(Corrects to make clear in paragraphs 3 and 8 that FDA halted the sale of 23andMe’s test reports; not the tests themselves)
CHICAGO, Nov 9 (Reuters) - The U.S. Food and Drug Administration sent a letter to privately held gene testing company DNA4Life over the company’s sale of an unapproved direct-to-consumer gene test to predict drug response.
In its letter, posted on Monday, the agency said it was unable to identify any FDA clearance for the company’s test.
The letter follows 23andMe’s limited relaunch last month of reports associated with certain direct-to-consumer tests after the agency ordered the company to stop marketing them without FDA approval. In its letter, the FDA cited concerns about the potential public health consequences of inaccurate results in the reports.
DNA4Life told Reuters in an earlier interview that it did not believe it needed FDA approval to sell its test.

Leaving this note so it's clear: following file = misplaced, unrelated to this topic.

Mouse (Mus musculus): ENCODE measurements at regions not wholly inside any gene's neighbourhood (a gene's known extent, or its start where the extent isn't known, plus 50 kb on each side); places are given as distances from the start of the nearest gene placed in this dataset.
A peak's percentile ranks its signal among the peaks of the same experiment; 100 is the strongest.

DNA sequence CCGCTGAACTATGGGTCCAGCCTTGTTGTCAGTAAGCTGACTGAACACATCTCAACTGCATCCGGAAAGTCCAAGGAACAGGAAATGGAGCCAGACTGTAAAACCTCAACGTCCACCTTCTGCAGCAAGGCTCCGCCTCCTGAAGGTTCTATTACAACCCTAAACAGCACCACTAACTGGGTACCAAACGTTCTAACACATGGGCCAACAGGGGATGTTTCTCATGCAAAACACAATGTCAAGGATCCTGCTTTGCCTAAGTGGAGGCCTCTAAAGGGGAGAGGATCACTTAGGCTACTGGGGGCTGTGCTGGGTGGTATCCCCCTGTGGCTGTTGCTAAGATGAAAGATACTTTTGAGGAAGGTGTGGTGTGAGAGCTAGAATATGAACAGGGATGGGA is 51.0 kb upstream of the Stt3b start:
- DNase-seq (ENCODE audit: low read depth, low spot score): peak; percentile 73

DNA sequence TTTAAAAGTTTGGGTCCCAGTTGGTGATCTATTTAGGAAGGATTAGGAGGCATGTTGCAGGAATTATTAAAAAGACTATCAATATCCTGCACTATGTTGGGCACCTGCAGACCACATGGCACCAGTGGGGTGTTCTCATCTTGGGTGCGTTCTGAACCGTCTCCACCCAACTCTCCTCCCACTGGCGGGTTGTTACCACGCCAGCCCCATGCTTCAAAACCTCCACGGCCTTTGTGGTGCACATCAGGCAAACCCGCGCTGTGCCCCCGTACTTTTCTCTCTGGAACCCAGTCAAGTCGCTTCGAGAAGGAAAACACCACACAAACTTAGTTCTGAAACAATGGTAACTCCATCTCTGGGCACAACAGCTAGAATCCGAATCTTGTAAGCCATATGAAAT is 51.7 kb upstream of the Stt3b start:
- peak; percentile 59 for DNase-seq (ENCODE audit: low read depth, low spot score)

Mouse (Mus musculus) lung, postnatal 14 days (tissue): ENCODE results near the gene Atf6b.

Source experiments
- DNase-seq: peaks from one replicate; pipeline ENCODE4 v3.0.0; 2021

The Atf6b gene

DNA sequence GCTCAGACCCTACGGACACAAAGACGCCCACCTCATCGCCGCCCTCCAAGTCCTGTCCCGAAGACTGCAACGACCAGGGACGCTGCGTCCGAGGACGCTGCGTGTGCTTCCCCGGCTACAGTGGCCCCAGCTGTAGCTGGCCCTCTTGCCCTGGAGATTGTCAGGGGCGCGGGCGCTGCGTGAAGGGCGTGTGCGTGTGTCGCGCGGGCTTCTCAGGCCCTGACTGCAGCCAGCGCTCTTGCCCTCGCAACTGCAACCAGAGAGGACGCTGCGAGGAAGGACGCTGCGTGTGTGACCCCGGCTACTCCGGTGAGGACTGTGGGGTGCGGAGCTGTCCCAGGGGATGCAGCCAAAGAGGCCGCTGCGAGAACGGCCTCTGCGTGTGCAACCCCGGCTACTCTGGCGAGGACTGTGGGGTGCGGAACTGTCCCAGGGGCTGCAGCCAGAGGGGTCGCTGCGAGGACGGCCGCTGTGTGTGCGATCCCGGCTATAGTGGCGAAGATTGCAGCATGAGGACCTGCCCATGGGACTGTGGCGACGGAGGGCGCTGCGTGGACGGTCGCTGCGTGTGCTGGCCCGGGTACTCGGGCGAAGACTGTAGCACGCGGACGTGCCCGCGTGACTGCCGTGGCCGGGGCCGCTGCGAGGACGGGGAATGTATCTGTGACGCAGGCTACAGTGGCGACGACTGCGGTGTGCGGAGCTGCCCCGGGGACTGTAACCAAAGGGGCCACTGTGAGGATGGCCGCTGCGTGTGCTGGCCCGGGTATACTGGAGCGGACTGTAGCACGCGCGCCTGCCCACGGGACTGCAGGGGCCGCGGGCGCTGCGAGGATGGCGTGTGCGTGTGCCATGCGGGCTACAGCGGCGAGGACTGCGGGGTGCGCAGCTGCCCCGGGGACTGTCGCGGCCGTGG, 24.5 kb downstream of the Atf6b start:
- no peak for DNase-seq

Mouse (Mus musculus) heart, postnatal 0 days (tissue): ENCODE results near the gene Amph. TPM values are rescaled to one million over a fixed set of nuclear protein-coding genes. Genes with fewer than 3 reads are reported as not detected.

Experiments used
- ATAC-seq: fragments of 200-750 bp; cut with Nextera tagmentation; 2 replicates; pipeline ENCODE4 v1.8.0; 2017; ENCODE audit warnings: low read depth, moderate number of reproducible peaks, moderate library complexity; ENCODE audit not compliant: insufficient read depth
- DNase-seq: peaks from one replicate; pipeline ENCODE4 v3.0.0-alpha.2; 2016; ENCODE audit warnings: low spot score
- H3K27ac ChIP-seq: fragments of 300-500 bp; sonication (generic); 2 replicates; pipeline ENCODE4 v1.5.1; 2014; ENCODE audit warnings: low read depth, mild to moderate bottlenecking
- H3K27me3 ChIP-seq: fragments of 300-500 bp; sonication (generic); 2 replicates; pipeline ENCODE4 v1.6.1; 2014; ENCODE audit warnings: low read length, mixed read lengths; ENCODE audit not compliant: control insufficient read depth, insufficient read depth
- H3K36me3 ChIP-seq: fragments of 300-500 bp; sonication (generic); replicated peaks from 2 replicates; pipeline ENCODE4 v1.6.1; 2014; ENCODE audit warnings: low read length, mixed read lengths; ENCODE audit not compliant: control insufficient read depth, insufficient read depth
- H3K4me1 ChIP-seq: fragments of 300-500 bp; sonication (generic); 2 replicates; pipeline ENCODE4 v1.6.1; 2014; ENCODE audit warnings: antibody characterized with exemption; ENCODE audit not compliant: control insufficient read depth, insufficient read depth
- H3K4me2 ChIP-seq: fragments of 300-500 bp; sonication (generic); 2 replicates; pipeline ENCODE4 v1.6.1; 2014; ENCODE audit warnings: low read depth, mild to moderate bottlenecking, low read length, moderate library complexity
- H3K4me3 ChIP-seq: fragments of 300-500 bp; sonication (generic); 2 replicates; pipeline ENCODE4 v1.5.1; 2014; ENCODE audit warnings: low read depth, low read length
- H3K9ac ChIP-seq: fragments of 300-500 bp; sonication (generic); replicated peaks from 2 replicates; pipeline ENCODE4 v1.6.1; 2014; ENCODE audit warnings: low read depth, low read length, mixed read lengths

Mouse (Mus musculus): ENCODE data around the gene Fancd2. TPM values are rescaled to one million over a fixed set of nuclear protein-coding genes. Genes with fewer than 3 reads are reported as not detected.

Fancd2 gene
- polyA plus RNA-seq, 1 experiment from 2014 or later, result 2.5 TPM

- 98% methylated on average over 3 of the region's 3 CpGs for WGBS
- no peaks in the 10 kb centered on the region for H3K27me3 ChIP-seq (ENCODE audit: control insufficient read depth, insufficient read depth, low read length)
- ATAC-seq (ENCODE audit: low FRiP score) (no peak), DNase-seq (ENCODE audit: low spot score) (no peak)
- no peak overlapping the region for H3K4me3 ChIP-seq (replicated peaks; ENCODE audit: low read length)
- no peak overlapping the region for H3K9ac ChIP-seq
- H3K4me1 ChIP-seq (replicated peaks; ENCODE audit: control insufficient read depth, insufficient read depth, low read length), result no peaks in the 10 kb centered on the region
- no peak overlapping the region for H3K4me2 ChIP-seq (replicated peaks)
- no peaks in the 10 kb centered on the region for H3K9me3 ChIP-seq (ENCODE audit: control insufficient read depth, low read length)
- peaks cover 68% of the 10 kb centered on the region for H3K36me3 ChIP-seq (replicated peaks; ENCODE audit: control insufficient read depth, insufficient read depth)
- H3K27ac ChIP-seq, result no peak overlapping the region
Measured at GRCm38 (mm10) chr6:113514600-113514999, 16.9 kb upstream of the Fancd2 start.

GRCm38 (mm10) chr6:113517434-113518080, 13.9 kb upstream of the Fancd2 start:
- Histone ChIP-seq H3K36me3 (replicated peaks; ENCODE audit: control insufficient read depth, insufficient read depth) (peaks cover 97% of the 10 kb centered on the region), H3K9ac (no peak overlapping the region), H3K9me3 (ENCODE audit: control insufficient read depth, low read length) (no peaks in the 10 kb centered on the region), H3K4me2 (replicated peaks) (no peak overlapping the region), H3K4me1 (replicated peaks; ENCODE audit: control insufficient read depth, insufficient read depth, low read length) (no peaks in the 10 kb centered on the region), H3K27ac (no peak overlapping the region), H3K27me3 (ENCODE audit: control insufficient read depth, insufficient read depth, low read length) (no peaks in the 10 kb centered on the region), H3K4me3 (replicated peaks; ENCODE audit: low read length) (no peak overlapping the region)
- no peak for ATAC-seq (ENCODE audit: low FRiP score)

DNA4Life, based in Mandeville, Louisiana did not immediately respond to requests for comment.
In its letter, the FDA said the company’s test appears to meet the definition of a medical device, which requires marketing approval. The agency said the company needs to provide evidence that the device has been approved or information regarding why it believes the test does not require FDA approval.
In a statement sent to Reuters last week, FDA spokesman Eric Pahon said the FDA believes that “certain types of tests are being appropriately offered through the DTC model, but others may need to demonstrate that they are safe and effective and that appropriate controls are in place to mitigate risks.”
The letter comes in the wake of 23andMe’s two-year tussle with the FDA over its direct-to-consumer personal DNA testing service.
Last month, 23andMe relaunched its service with a limited number of genetic tests for carrier screening - tests that show whether an individual carries genes associated with 36 different disorders that could be passed on to a child.
23andMe still does not have FDA approval to resume the sale of reports related to tests that predict drug response.
Experts in pharmacogenetics believe those tests could be much riskier in the hands of consumers, who might use the information to make decisions about the drugs they are taking. (Reporting by Julie Steenhuysen; Editing by W Simon and Frances Kerry)
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